Kevin Nguyen’s debut novel, New Waves (One World/Random House, March 10), is narrated by a young Asian American guy named Lucas who didn’t go to a fancy college, who has a low-level job at a tech startup, and whose best friend suddenly dies. These are a few of the details that gave friends and family who read early copies of the book reason to exclaim, “Oh, this is so interesting, to get a peek inside your brain!”

For the only time in our interview, Nguyen, features editor at the tech website The Verge and former culture editor at GQ, breaks his calm demeanor. “Man,” he squawks. “Lucas is a dumbass. I’m way smarter than him.” 

He goes on to explain the many ways he tried to signal “not me!” Lucas is half Chinese; the author has two Vietnamese parents. Lucas is “kinda chubby”; the author is “kinda skinny.” Lucas is from Oregon; the author is from Massachusetts. And perhaps most importantly, unlike Lucas, Nguyen didn’t steal data from his employer. 

“I never considered it stealing,” Lucas explains in the first sentence of the book. It happened like this: His best friend Margo, an African American software engineer, gets fired from their mutual employer, Nimbus. Margo is a strong, edgy character, a real badass, and her “uncooperative” attitude is what has gotten her canned. As they’re drinking in their customary spot around the corner that night, she comes up with the idea of copying the user database and possibly offering it to a competitor. 

But before Chapter 1 is over, Margo is hit by a car and dies. For the remainder of the book, Lucas struggles to deal with the hole in his life. Trying to fill it involves breaking into her laptop, connecting with her online best friend, and discovering her attempts to write science fiction.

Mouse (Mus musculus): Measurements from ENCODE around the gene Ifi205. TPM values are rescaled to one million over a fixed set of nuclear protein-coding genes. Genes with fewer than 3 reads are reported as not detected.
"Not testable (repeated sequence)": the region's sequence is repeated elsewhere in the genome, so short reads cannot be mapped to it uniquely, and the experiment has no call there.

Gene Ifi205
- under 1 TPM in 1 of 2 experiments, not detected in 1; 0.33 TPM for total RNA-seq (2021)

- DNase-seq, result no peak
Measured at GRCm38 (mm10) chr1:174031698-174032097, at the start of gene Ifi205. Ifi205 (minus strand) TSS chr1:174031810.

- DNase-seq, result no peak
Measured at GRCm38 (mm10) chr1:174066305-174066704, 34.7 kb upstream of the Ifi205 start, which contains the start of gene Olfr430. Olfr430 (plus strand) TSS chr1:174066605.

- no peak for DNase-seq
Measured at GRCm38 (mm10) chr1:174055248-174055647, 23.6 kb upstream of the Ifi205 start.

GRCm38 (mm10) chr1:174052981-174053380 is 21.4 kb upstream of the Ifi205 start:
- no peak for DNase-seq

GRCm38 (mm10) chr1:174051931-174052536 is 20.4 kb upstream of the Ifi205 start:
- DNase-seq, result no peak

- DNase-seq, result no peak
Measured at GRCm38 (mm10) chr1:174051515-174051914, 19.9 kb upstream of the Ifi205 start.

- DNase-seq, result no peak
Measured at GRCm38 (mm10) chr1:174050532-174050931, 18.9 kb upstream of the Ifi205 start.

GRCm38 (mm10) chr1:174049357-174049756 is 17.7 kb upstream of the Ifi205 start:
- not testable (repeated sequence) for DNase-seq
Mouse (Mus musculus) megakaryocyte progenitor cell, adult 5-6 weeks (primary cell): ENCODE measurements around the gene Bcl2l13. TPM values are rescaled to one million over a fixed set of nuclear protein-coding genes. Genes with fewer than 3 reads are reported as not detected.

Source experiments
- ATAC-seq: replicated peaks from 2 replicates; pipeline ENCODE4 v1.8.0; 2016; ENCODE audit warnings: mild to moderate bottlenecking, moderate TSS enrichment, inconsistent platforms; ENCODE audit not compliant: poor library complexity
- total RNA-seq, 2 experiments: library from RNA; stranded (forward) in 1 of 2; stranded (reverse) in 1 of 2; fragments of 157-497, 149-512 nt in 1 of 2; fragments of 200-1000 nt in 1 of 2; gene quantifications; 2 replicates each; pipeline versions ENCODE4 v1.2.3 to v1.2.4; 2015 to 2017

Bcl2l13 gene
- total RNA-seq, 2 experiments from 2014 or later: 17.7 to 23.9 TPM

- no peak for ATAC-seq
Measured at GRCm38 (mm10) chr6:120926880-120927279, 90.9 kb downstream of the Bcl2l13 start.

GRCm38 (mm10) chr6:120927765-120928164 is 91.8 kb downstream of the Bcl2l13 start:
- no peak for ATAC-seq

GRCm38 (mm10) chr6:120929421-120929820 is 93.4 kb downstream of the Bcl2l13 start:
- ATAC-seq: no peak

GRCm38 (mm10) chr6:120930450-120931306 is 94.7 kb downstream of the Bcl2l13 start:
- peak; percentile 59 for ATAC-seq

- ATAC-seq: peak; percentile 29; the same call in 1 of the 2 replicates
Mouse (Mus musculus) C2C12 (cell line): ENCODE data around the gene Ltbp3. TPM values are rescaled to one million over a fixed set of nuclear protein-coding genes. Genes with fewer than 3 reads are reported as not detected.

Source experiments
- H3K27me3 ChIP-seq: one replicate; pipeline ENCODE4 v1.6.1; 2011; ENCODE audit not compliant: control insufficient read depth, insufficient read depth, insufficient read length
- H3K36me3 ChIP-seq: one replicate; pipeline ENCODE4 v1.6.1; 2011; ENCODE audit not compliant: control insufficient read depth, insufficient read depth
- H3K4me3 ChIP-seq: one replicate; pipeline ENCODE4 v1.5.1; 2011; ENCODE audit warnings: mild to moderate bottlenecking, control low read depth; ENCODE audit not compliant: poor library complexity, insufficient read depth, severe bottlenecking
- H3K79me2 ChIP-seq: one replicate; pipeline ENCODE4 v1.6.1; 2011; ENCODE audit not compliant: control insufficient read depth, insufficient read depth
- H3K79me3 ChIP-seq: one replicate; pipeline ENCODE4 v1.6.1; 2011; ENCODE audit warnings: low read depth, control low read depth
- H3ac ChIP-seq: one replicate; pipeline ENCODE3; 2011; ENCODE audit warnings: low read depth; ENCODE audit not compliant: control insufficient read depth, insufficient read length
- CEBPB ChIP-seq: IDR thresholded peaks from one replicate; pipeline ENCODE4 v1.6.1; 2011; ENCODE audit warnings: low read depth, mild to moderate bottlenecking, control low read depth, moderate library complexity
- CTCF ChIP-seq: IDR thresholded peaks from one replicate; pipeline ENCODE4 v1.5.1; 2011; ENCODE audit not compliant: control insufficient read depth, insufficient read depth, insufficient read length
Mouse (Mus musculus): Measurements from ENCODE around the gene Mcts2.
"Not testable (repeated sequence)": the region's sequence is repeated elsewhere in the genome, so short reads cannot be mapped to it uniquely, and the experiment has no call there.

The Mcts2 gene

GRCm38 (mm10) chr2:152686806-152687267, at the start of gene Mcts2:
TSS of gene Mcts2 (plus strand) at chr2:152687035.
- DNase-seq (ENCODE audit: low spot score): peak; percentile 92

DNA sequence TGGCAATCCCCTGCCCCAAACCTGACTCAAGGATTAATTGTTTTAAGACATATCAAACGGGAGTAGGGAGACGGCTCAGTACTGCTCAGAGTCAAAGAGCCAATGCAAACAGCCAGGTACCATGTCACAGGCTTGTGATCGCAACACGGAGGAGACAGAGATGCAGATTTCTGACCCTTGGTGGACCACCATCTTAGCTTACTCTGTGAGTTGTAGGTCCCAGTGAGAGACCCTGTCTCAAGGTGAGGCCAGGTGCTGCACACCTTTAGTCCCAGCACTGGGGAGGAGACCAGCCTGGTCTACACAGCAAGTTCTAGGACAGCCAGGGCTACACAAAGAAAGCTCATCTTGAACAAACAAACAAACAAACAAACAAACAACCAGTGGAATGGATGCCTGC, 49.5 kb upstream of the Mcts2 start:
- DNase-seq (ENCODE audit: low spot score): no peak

Turns out, those science-fiction snippets are just another element of the book taken from life.

In 2007, Nguyen was on winter break from the University of Puget Sound, where he was double majoring in English and International Political Economy, when his best friend, a star athlete, dropped dead from an undiagnosed heart-valve problem during an indoor soccer game. After graduation, Nguyen struggled to find a job and was thrilled to land “an extremely low-paying menial job at Amazon.” When Amazon moved him to New York in 2012, the idea of becoming a professional writer was still far off (“I didn’t even know what Condé Nast was”). But his next job got him a little closer;  at Oyster, conceived as a Netflix for books, he ran the editorial team. (“It was”)

Now it looks like Oyster was doubling as an incubator for the publishing industry. About a year before Nguyen arrived, Anna Wiener, author of the recent Silicon Valley memoir Uncanny Valley, had departed, on her way to the West Coast. With many points of connection between the two books’ descriptions of the tech workplace, we wondered how Nguyen felt when he read Weiner’s book a few months before his own pub date.

“I’m not a competitive person,” he says. (Neither is Lucas, by the way.) “Anna’s book is great. I think it’s the best thing I read last year.” If the two have not yet become close friends, they do DM on Twitter.